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Hitler's Commissar Order and Its Acceptance by the General Staff Is a Dark Mark on the Professionalism of the Wehrmacht

Updated on December 25, 2019
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MG is a military specialist having spent quality time in the Indian Air Force. He is also an alumnus of the Defence Services Staff College.


Commissars were card-carrying members of the communist party of Russia, who were detailed to be alongside front line troops during the Second World War. They served a two-fold purpose. Firstly, they had a direct link with the communist party HQs in Moscow and secondly, they kept tabs on the men in uniform and ensured that they did not deviate from the slated political and social goals of communism.

The commissars are peculiar to the communist regimes and even now a similar type of commissars exist in the Chinese army. The commissars were not soldiers, but they were in the front line and carried out all duties associated with soldiers. It is a moot point whether commissars be treated as soldiers or civilians. Many do not consider them as soldiers but political agents.

The German army knew about the commissars and information about them had been given to Hitler. In his convoluted thinking, Hitler thought it a good idea to break the back of the communist movement in Russia by eliminating all commissars captured along with Russian troops.

Hitler and his generals 1939
Hitler and his generals 1939

The Genesis of the Commissar order

Hitler had decided on a war with Russia and for this reason, he postponed "Operation Sea Lion," the invasion of England. Militarily it was a blunder but in line with Hitler's philosophy as outlined in his autobiography "Mien Kampf." Hitler wanted a swift campaign in Russia and the occupation of European Russia and Moscow. He also once and for all wanted to destroy the communist party, which he thought was a creation of the Jews. He was of the view that if the communist party was destroyed, Russia under Stalin would collapse.

Hitler thus issued what is known as the Commissar order under his direction to the OKW (German General Staff) on 6th June 1941, The commissar order was explicit and ordered that all captured commissars were to summarily shot dead by German troops on capture. They were not to be treated as POWs and as such were not entitled to the Geneva Convention on POWs.

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Possible Reason for Commissar Order

The commissar order has been much discussed by historians and academicians. The Russians, in particular, were opposed to it, but Hitler thought it as a justified step in breaking the hold of the Jews and the communist party.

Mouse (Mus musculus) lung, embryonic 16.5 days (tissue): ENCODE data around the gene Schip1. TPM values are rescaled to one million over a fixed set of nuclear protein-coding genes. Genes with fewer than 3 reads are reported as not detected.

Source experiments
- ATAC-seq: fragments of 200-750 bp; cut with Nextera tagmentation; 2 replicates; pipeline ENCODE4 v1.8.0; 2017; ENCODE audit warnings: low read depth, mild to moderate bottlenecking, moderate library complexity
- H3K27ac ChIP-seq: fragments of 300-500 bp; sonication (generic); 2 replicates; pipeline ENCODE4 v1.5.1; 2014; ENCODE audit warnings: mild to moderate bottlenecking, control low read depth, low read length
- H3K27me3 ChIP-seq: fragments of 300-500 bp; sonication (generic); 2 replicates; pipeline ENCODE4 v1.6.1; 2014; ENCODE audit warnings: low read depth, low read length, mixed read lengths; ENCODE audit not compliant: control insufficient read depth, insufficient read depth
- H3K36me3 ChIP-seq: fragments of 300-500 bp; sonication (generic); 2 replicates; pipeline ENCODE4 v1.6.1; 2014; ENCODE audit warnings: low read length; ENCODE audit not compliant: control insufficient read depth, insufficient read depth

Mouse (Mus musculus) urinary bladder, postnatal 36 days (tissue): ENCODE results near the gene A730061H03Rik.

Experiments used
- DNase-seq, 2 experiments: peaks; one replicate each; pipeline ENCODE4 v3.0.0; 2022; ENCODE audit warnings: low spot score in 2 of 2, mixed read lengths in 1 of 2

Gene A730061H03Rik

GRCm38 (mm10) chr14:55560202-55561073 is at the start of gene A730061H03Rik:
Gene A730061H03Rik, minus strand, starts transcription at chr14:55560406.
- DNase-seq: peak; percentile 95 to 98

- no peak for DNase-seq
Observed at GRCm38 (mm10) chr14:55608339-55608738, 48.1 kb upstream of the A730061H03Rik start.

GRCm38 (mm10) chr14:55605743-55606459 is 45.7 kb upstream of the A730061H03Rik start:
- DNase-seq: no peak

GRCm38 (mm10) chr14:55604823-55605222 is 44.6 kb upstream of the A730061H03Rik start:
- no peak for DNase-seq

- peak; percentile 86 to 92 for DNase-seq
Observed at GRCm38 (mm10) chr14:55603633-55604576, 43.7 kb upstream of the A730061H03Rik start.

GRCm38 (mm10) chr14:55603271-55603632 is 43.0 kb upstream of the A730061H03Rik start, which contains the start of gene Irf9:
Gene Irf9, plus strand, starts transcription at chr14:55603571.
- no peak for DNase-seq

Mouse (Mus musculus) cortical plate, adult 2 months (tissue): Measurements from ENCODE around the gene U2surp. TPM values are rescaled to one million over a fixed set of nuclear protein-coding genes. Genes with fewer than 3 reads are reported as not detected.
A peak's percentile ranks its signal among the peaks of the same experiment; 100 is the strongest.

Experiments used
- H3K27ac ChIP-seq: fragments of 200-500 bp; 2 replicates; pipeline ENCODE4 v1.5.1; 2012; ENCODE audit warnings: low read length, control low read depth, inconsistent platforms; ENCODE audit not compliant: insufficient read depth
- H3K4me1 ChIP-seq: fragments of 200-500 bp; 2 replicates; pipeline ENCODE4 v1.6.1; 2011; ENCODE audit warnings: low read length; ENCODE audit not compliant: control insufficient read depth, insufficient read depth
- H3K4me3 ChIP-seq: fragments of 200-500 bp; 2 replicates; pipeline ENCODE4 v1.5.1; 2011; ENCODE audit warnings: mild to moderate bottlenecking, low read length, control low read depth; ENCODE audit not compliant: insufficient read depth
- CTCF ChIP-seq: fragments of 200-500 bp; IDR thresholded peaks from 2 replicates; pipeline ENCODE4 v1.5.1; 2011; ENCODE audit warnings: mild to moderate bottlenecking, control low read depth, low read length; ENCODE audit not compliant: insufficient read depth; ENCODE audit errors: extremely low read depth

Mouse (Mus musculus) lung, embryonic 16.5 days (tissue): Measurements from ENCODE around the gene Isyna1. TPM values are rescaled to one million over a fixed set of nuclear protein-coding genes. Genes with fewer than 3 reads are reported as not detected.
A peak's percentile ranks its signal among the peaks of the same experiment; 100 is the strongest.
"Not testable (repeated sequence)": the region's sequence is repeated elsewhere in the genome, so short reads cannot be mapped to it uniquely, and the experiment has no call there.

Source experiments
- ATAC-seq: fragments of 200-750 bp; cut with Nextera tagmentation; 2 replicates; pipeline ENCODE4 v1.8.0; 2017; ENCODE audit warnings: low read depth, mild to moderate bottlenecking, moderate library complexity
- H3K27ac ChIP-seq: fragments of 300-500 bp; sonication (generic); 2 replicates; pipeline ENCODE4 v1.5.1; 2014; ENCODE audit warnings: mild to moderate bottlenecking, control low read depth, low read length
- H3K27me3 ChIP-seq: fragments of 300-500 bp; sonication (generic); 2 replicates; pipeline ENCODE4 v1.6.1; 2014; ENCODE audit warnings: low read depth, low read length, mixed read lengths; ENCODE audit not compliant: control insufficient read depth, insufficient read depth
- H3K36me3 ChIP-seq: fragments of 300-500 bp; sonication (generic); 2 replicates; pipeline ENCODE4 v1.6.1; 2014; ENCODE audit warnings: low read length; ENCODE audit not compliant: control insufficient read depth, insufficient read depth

Communism was considered as the greatest enemy by Hitler and he wished to destroy it completely. Hitler also considered the Slav races as inferior and felt that the vast areas in the East were really for use of the German race. Hitler thus mixed race and politics together and this greatly affected his line of thought and one result of this was the commissar order. This order was issued just before the commencement of the Russian campaign.

Hitler and Molotov-deception at its worst
Hitler and Molotov-deception at its worst

Issue of the Order

The German general staff was aware of Hitler's convoluted line of thought. To deny it now would be an act of sacrilege. It has been seen that any order however repugnant it may be, was never opposed by it.

In a conference just before the launch of the invasion of Russia, Hitler made known his views on the execution of captured commissars by the German army. He announced to the assembled generals that all commissars once captured were to be summarily shot and no questions asked.

The generals listened and nobody asked a question. On that day the German army sold its professionalism to a low bidder like Hitler.

Response of the Generals

Hitler left after the conference. After he had departed, some of the senior generals approached the C-in- C of the German army and voiced their difference of opinion. This really had no meaning as the man who had announced this momentous decision was tens of miles away. The generals knew that the army chief had no power to contradict Hitler, so this was perhaps a face-saving attempt.

Obviously nothing happened and after a number of revisions, the order was issued on 6 June 1941.

Architects of annihilation Hitler and Himmler
Architects of annihilation Hitler and Himmler

Execution of the order

On 22nd June 1941, the German army invaded Russia. The operation was swift and large numbers of Russian soldiers were taken as POWs. Hundreds of commissars were also captured and records bring forth the fact that 99% of them were summarily shot dead. This will remain a black mark on the German general staff for all time to come.

The order remained in force for about a year before it was allowed to lapse sometime in mid 42 when Hitler assumed he had won the war.

The End

The end of the war saw the setting up of the Nurenburg Tribunal to try Nazi war criminals. Some of the German generals were also tried for executing the commissar order and given stiff jail terms. The commissar order was added to the list of war crimes. The defense of the generals that they had obeyed the order as it was issued by Hitler, did not cut ice with the judges. Many generals like Manstein and others were given 20 years of jail. The two top advisors Field Marshall Keitel and Jodl were hanged to death.

Nuremberg trial
Nuremberg trial

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